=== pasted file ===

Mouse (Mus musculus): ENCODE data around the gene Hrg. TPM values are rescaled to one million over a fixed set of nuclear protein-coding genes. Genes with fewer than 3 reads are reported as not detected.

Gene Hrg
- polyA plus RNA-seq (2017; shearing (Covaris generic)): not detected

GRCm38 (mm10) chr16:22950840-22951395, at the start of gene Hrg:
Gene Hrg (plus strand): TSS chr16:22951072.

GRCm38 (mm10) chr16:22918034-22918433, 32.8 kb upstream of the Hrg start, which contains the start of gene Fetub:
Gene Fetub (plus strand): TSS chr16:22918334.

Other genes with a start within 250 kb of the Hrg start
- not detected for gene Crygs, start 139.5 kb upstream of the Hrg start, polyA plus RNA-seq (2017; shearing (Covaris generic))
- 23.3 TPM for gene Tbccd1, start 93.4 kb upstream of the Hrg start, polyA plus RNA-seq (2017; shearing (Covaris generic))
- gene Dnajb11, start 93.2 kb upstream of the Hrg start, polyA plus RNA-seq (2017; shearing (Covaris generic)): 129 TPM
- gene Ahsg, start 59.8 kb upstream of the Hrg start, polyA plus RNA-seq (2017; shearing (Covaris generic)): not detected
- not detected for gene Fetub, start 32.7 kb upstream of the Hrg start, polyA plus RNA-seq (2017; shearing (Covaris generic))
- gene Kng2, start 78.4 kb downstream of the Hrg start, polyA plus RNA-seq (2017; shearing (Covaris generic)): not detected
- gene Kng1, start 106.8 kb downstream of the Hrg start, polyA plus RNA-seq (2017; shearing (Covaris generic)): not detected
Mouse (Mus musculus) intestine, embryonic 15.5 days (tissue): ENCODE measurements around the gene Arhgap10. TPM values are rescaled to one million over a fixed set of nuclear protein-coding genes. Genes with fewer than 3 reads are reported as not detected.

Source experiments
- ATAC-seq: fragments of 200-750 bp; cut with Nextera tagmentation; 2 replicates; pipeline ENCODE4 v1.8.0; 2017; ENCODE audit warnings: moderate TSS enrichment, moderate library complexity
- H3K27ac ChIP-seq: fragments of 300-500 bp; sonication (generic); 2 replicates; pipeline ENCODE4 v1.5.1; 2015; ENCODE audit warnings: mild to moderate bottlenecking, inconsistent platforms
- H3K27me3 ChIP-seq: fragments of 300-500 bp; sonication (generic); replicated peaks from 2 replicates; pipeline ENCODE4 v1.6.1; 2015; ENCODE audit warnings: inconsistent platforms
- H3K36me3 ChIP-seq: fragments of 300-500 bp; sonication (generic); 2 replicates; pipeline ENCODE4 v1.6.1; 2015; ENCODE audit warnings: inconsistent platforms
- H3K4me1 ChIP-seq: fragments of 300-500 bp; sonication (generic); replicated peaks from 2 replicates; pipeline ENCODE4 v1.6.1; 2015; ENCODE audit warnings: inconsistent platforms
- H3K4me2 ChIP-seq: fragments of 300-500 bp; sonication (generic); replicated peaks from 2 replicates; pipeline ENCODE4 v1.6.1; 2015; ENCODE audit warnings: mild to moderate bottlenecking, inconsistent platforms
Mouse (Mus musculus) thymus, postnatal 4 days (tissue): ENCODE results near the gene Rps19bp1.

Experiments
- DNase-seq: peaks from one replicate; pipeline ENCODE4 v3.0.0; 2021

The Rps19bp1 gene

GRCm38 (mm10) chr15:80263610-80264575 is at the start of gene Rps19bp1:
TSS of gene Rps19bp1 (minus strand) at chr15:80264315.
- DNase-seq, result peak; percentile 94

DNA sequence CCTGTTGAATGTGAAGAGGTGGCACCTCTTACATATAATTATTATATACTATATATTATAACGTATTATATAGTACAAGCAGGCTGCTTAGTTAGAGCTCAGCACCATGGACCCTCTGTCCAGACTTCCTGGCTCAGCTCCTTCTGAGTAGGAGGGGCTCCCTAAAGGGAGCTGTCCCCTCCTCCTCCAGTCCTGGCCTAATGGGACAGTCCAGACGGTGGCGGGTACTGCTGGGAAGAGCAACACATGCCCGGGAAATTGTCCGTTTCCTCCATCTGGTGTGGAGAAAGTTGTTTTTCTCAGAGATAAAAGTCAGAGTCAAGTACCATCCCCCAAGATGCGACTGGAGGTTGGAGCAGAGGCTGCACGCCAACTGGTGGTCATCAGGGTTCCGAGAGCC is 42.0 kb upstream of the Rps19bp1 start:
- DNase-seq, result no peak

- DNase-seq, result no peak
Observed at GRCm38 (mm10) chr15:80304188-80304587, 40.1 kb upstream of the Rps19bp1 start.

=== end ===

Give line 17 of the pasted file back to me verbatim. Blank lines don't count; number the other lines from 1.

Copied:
Source experiments